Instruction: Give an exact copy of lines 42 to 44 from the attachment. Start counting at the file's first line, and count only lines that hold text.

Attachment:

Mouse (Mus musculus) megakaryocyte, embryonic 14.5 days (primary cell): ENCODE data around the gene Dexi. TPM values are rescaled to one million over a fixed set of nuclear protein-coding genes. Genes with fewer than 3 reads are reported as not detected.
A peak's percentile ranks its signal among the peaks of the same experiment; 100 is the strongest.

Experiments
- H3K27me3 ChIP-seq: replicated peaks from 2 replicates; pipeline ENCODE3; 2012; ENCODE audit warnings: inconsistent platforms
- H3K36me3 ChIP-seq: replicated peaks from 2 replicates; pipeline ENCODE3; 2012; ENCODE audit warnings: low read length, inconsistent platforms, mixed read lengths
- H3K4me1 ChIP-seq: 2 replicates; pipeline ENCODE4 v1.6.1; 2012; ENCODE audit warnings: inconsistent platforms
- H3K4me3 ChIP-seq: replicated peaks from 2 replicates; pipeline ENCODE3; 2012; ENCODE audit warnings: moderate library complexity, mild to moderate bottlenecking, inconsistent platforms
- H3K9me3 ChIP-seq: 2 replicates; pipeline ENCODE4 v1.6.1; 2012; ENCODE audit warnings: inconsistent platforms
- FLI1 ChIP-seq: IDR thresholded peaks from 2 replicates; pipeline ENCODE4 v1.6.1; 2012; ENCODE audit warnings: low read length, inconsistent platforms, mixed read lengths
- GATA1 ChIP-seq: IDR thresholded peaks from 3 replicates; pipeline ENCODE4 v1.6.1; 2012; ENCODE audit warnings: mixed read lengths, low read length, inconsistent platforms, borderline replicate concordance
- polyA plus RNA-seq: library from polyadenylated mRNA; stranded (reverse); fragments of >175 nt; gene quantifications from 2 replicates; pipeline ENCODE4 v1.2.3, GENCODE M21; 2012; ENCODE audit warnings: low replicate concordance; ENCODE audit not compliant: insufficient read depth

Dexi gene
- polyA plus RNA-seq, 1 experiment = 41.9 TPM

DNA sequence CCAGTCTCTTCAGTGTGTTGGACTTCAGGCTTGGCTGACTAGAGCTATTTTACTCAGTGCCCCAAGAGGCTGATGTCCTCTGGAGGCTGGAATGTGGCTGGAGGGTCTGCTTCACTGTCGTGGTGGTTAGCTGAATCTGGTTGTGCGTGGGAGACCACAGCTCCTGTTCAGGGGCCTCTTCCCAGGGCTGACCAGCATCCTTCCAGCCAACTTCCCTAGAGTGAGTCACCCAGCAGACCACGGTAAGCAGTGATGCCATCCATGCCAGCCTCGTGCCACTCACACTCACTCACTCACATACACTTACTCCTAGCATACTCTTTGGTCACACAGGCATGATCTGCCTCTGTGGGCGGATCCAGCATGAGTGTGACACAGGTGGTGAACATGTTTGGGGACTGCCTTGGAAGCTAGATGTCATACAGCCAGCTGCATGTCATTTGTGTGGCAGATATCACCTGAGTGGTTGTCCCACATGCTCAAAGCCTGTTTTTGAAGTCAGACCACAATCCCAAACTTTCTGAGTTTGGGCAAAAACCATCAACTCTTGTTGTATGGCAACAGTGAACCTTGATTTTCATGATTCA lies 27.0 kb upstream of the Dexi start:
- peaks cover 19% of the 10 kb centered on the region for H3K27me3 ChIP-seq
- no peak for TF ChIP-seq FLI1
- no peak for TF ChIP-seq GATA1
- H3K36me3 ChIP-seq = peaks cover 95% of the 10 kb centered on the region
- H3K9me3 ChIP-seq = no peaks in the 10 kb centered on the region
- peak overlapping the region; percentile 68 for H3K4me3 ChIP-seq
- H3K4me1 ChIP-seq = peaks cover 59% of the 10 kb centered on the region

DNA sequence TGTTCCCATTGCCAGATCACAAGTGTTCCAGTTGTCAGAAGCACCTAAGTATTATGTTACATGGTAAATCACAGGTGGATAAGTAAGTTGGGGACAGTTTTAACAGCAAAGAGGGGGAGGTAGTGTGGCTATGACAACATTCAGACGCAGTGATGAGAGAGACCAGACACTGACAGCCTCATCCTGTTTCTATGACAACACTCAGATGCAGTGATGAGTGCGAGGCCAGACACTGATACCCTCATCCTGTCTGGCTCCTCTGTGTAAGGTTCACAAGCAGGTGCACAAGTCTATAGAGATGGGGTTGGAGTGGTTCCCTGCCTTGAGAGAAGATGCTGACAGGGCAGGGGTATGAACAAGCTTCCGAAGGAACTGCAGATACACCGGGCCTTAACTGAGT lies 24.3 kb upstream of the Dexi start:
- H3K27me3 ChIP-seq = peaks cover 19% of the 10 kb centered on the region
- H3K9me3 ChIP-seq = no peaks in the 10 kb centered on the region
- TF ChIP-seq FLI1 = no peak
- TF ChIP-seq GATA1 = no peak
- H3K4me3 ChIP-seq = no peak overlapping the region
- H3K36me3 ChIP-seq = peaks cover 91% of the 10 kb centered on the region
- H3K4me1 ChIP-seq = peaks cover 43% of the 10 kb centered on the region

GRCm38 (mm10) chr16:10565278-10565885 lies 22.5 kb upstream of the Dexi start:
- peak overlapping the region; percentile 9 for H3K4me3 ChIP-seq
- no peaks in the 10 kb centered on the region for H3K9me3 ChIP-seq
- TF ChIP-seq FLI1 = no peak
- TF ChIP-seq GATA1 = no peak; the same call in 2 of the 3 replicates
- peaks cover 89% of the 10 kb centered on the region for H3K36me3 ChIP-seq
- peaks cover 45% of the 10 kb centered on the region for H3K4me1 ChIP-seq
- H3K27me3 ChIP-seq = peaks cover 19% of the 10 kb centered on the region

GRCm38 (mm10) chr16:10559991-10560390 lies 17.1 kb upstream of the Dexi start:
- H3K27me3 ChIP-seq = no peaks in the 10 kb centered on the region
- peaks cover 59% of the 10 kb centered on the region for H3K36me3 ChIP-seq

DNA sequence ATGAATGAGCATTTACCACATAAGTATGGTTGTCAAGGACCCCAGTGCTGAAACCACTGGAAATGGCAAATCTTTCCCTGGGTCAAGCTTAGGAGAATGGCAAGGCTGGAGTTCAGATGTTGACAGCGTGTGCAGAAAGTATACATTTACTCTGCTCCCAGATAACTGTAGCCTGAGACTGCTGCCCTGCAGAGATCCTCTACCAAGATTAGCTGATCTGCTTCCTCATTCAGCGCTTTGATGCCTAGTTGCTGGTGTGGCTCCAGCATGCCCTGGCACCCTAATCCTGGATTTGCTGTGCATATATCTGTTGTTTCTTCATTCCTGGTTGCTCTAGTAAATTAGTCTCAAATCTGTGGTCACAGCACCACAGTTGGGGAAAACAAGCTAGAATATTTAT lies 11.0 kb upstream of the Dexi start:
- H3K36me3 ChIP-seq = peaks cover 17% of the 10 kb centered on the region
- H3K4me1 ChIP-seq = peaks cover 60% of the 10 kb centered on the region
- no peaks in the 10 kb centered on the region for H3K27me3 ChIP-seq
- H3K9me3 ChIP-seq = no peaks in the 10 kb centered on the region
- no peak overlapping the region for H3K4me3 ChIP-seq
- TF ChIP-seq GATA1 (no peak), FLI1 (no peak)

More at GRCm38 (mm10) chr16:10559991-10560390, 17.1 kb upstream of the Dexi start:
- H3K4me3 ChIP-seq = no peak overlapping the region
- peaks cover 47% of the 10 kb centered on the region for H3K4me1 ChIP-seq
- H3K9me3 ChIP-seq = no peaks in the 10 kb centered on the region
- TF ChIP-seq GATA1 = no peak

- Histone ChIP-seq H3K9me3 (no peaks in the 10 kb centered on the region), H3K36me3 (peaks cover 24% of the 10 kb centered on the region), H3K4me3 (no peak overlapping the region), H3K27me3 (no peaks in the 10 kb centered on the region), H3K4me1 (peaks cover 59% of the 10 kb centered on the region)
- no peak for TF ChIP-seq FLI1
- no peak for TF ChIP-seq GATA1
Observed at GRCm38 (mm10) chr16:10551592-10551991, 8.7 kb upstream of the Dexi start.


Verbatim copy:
- H3K36me3 ChIP-seq = peaks cover 17% of the 10 kb centered on the region
- H3K4me1 ChIP-seq = peaks cover 60% of the 10 kb centered on the region
- no peaks in the 10 kb centered on the region for H3K27me3 ChIP-seq